The Oberursel engine comprises 24 parts and the cylinders are impressively crisp for a kit if this type, and a very welcome touch is that the sprue attachments are on the gluing surfaces, so they don't mar the cooling fins. The spark plugs and ignition wires are etched, so you may want to replace these because the spark plugs do look a bit 2-dimensional. True, they're on the back of the engine, but the ones on the lower cylinders will still be in sight because the cowling only partially covers the motor.
The lMG 08 “Spandau” machine gun is surprisingly complex, with 14 parts in all. A styrene breech, barrel and crash pad are adorned with an etched cooling jacket, cocking handles, a strip of ammunition, plus front and rear sights. The ammunition is doubled over to give a bit of "depth" to the seven rounds, but it’s one of those things where you can only really judge how convincing it looks once it’s done and it still may need a little help to bear close scrutiny.
The Fokker D.II is a 2-bay biplane, so it's a relief to see the interplane struts are on the “CAD” sprue (which should mean they are totally consistent). The kit's artwork and photos of the real aircraft indicate that there should be no dihedral on the wings, so it will be essential to straighten them if your kit's are upturned like the sample. How effectively you manage to do this will obviously have a major impact on the fit of the interplane struts, so this certainly isn't something to be rushed.
Special Hobby provide a myriad of tiny etched rigging attachments and turnbuckles. You could omit these for an easier build - the rigging alone will be quite complex if you tackle it. Of course, seasoned early aviation modellers may choose to scratch-build the hardware or replace it with aftermarket accessories such as Gaspatch's aftermarket turnbuckles.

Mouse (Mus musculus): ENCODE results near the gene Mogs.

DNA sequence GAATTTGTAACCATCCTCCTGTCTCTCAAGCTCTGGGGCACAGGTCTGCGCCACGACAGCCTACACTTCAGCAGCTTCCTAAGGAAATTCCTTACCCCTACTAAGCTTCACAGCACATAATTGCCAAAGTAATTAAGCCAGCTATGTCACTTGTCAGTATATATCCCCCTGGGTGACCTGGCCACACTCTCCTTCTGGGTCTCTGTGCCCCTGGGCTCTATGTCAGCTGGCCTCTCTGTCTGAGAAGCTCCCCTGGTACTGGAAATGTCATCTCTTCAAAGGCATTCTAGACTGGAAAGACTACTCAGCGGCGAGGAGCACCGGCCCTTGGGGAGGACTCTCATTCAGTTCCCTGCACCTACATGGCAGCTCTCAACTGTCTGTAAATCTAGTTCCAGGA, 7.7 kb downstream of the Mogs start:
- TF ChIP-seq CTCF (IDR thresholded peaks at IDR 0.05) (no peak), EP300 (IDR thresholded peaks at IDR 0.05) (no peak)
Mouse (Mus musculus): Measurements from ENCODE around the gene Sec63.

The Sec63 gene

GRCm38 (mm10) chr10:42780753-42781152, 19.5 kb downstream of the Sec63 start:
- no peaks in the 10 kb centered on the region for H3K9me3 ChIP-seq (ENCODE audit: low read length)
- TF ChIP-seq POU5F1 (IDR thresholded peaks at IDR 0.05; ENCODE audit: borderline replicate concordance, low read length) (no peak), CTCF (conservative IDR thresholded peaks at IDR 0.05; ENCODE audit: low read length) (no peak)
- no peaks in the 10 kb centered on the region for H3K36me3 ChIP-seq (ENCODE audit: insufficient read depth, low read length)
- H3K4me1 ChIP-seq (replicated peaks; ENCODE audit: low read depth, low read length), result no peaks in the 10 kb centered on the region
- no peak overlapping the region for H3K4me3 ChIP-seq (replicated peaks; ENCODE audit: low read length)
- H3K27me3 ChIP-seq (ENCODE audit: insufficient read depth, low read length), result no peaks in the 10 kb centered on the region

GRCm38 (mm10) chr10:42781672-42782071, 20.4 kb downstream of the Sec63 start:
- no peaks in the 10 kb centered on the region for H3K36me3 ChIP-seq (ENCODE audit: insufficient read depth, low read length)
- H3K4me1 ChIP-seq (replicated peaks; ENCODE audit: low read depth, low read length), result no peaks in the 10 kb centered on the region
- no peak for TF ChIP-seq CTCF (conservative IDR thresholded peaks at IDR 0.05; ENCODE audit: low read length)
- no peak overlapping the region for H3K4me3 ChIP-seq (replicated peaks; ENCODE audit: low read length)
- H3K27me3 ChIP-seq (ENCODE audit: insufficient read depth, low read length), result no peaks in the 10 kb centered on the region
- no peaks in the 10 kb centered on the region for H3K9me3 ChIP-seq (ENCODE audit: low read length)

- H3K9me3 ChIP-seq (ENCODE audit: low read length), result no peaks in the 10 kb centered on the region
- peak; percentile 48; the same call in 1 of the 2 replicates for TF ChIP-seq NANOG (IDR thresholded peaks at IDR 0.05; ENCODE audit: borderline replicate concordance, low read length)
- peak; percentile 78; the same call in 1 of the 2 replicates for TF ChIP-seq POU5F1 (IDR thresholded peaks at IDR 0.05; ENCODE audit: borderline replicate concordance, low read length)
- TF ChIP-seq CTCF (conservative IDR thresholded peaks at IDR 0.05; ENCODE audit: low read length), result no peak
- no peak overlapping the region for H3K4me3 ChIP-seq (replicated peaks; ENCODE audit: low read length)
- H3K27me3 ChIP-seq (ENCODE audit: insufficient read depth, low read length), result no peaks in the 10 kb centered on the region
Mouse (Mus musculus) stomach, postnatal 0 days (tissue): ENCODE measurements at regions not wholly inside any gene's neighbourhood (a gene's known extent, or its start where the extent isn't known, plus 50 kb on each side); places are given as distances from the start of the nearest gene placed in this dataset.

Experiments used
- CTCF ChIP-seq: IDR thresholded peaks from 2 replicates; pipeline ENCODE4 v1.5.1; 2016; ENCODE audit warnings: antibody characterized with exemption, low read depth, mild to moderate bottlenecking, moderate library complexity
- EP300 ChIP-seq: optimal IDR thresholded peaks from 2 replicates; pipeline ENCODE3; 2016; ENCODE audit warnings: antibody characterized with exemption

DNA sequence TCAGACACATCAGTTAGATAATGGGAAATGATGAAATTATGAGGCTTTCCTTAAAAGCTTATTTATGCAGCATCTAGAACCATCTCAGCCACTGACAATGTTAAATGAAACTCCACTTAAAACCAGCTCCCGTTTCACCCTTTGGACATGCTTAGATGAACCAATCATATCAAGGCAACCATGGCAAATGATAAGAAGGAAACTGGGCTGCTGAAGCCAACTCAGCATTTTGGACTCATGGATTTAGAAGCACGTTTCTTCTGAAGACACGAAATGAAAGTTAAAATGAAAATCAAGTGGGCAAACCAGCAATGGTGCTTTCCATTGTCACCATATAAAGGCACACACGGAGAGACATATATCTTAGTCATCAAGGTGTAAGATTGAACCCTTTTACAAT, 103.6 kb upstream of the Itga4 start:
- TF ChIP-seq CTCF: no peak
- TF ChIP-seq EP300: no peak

I was quite surprised to see propeller is not on the CAD-produced sprue, but it still boasts a crisply moulded boss. Nevertheless, it seems a missed opportunity not to have included a brass boss as an alternative option among the photo-etched parts.
Instructions & DecalsSpecial Hobby's instructions are very well produced as a 12-page colour booklet on high quality glossy paper. The assembly diagrams are large and clear, and the sequence seems pretty logical overall. Colour call-outs are given for details at each stage, and these are matched to Gunze Sangyo paints.
Decals are provided for two aircraft flown by Lt. Fritz Grunzweig:
A. Fokker D.II, Kampfeinsitzerkommando Ensheim, 1916
B. Fokker D.II Jasta 16 (formerly KEK Ensheim), 1916
The two colour schemes offer attractive variations in their camouflage, and both sport spectacular leering face designs on the cowling. An extra challenge comes with the machined metal finish on some of the fuselage panels.
The decals are printed by Aviprint and appear to be excellent quality, with precise register and minimal excess carrier film.
ConclusionSpecial Hobby's Fokker D.II looks set to build into a very attractive model. The need to straighten out the wings, plus the potentially troublesome lower wing joint means I don't think it's at all suitable for beginners, but anyone with experience of sem-short-run kits should be able to sort out these issues. The rigging is fairly complex, but you can always tailor how you tackle that to suit your personal style and ability.